Women in India are Yet to Get Their Constitutional Rights: Jamaat’s Women Wing

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Team Clarion

NEW DELHI – Jamaat-e-Islami Hind (JIH)’s Women Wing Secretary Rahamathunnissa has asserted that the Constitution of India assures justice, equality, liberty and fraternity to its citizens irrespective of gender, but Indian women are yet to get their constitutional rights.

Rahamathunnissa was delivering the inaugural address in a JIH Women’s Wing’s special programme on the ‘Constitution at 74 – Challenges and Possibilities for Indian Women’ on the occasion of the 74th Republic Day of India.  Stressing on the need for a strict implementation of the constitutional provisions given to women in order to uplift them and ensure their equal status in society, she said, “we can feel proud that it is one of the best framed constitutions in the world with so much emphasis on equal rights for women.

A panel discussion featuring noted women activists and scholars, followed with Sameena Afshan, Editor Aura E Magazine as moderator. The expert panelists on board articulated their opinions on the wide gap between what the framers of the constitution envisaged and the practical reality in the country.

One of the panelists Dr. Selvi Ganesh, a legal academician and consultant said, “We have a constitution but we lack constitutionalism because the concept of gender equality is not in the general consciousness of the masses.” She voiced concern about the plight of women in conflict zones, migrant labourers and abandoned widows in the country who are still unaware of their constitutional rights.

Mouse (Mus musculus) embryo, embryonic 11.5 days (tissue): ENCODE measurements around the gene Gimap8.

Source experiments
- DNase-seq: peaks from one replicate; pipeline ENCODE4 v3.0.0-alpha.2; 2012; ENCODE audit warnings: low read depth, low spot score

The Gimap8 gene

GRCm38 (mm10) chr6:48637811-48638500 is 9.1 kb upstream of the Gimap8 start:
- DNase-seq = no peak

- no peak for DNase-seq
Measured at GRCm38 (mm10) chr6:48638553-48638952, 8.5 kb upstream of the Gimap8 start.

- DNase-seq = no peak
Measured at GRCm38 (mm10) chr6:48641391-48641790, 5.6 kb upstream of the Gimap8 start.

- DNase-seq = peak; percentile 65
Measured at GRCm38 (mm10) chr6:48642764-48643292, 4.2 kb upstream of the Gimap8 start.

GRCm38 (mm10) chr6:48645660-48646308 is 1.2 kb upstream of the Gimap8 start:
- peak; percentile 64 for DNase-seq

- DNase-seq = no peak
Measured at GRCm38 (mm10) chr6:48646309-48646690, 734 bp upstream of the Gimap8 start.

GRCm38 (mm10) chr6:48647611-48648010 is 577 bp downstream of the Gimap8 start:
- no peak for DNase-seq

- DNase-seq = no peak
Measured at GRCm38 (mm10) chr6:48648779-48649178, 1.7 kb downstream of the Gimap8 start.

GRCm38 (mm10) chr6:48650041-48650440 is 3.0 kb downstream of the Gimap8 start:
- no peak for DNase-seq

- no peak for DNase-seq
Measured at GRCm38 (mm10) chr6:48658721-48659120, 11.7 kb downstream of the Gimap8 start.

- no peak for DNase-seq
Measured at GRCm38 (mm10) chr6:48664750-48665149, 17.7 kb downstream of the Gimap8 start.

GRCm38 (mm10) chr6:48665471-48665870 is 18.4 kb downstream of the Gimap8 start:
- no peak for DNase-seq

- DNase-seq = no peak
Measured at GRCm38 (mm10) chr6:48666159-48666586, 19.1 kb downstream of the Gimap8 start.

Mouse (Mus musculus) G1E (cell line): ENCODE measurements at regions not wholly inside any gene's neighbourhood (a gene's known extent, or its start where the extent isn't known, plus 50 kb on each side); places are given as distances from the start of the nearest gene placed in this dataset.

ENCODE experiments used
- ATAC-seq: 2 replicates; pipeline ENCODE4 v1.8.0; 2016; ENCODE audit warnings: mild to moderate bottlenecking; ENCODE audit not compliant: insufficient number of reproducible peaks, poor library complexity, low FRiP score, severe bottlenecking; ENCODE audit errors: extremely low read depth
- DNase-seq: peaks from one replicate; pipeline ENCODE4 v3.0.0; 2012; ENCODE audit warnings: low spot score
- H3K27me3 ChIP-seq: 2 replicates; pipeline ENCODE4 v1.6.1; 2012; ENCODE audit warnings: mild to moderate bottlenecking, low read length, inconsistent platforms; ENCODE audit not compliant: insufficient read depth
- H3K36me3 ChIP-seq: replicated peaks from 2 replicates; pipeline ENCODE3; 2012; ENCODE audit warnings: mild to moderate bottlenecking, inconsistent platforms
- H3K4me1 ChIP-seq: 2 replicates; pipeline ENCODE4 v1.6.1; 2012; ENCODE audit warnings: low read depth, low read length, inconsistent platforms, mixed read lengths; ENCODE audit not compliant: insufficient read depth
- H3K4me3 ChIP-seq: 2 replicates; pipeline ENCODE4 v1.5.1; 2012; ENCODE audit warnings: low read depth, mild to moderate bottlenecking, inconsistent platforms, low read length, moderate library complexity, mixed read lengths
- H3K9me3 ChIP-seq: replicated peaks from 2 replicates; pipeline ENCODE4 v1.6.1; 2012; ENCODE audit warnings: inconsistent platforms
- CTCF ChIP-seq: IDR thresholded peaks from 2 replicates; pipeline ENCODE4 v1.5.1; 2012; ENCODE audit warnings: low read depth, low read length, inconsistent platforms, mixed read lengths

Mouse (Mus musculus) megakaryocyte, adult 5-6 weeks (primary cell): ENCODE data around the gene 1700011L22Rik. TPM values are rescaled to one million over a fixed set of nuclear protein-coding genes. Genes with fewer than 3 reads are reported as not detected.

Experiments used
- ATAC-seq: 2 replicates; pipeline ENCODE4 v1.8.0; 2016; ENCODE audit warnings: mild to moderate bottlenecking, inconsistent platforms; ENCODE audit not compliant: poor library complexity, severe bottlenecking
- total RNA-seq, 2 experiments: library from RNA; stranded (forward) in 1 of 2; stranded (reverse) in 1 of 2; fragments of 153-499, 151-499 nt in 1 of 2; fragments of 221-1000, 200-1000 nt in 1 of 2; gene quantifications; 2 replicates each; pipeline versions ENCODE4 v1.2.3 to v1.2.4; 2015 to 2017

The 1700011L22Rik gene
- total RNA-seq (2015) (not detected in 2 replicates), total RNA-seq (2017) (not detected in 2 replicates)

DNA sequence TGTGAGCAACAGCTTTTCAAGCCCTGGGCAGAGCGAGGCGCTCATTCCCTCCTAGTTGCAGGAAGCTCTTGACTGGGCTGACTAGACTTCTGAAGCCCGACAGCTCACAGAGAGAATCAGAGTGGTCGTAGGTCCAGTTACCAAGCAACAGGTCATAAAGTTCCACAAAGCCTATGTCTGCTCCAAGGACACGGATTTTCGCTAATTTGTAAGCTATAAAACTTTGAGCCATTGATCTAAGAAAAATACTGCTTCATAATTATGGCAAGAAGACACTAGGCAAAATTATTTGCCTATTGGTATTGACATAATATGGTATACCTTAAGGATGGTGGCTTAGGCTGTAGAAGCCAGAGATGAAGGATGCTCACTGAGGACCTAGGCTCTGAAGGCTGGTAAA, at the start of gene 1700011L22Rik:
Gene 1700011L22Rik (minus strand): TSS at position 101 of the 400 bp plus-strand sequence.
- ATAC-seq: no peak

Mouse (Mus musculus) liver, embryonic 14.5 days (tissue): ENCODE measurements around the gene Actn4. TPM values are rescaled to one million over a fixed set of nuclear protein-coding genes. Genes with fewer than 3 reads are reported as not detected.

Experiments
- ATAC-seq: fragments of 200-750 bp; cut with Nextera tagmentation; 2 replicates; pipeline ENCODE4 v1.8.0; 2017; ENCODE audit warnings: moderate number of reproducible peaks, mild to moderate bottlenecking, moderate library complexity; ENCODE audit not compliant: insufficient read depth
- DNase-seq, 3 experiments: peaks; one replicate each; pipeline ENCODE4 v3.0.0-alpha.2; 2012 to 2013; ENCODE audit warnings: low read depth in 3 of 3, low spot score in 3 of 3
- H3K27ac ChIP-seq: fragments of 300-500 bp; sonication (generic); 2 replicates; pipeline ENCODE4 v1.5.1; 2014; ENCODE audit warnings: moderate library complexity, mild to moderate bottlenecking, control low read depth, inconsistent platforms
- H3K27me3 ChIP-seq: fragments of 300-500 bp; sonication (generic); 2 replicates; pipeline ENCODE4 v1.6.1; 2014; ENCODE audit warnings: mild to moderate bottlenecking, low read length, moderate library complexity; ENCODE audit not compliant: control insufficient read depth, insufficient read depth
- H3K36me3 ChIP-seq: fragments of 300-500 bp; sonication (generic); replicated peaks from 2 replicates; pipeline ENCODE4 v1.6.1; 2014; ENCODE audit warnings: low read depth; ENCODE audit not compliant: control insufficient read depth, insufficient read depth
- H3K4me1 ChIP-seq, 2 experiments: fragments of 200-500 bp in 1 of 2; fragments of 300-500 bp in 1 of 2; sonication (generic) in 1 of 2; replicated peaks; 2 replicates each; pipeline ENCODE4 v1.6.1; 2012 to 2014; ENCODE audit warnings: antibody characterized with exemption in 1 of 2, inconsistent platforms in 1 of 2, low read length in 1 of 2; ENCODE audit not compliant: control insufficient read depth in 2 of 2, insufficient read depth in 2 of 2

Dr Jyotsnaben Yagnik, former Principal Judge at the Civil and Sessions courts of Ahmedabad mentioned that the average Indian women do not consider themselves as equal citizens because of their mindset and nothing would ever change without changing the societal mindset.

Sandhya Shaily, State Vice President, AIDWA of Madhya Pradesh commented that the Indian constitution safeguarded the rights of women more than the constitution of other countries that secured their independence at the same time, but they got fever opportunities.

Expressing her concerns regarding the huge gap between rights given in the constitution and their implementations, Adv. Sumaiya Roshan, President of National federation of GIO said that the Hijab issue in Karnataka curbed the right to education not only for Muslim girls but affected the other marginalized communities as well.

Dr. Sitara Khan, Educationist and Social Worker has stressed that education alone can empower women and saw it as a strong weapon against crimes faced by women in India.

Observing that several studies place India on the top position in crime against women, Dr. Khan Mubashsharah Firdous, Editor of the Haadiya E Magazine, in her concluding address, lamented that domestic violence, forced labour and forced marriages were rampant in the country. She reiterated the dire need for an organized fight against the violence.

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